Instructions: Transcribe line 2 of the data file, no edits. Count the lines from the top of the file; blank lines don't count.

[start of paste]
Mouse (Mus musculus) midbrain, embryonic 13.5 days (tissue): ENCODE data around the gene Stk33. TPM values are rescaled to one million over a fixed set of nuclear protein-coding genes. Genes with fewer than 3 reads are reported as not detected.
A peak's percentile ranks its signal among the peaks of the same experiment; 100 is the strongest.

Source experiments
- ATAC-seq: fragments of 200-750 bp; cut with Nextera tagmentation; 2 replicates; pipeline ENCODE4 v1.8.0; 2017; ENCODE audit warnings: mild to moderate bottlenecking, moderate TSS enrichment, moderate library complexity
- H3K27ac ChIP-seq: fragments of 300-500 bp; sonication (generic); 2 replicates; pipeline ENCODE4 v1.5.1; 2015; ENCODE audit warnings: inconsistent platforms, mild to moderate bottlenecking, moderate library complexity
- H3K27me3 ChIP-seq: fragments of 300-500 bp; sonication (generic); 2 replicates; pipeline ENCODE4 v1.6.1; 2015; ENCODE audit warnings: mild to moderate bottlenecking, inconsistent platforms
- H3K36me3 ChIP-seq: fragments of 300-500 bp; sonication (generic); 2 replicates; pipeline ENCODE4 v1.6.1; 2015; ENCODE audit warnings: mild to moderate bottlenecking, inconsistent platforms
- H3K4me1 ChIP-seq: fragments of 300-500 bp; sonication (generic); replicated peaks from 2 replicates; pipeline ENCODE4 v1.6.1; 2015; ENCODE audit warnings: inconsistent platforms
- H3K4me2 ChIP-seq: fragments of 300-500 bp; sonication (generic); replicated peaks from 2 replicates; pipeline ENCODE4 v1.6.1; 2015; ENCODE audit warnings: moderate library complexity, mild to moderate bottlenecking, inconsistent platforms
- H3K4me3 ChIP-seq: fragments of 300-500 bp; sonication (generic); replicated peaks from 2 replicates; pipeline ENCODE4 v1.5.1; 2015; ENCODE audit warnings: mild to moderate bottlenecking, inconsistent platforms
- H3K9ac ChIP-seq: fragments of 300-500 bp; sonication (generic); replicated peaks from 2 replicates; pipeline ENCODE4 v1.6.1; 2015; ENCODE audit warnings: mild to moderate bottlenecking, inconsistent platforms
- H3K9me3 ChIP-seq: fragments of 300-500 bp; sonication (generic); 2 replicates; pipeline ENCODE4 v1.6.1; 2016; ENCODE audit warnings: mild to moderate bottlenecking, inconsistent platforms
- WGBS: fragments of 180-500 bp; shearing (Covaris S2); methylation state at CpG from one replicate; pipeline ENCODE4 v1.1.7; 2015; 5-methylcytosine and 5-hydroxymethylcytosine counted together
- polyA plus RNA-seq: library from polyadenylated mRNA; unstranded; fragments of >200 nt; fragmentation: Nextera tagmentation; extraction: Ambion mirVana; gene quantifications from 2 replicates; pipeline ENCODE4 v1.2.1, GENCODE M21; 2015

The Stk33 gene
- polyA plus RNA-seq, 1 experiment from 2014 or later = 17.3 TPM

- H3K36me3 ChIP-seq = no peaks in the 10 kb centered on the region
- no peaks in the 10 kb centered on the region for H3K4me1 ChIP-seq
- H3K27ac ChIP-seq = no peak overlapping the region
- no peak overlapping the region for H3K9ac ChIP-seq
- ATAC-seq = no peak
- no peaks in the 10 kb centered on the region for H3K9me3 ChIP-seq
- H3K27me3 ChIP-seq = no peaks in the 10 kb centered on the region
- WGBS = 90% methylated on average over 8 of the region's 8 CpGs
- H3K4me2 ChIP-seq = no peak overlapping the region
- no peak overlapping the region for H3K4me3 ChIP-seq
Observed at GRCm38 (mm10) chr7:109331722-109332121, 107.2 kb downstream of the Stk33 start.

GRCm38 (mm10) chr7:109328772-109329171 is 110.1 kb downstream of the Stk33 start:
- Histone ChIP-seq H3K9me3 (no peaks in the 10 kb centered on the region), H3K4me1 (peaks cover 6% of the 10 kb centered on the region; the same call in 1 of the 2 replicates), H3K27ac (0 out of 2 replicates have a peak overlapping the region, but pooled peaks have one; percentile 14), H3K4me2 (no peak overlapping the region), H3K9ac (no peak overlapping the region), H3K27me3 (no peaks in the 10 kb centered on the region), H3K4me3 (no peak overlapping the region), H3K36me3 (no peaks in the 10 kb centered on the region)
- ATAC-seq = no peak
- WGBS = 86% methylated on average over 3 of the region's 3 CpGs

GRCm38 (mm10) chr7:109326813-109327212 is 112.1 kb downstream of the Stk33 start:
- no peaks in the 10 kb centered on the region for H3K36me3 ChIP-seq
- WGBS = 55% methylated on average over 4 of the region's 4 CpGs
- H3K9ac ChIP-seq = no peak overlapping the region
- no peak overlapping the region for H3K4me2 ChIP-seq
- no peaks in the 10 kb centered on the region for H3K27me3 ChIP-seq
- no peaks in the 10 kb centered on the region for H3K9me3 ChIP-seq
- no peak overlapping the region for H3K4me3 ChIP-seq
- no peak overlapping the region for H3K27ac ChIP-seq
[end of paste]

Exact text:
A peak's percentile ranks its signal among the peaks of the same experiment; 100 is the strongest.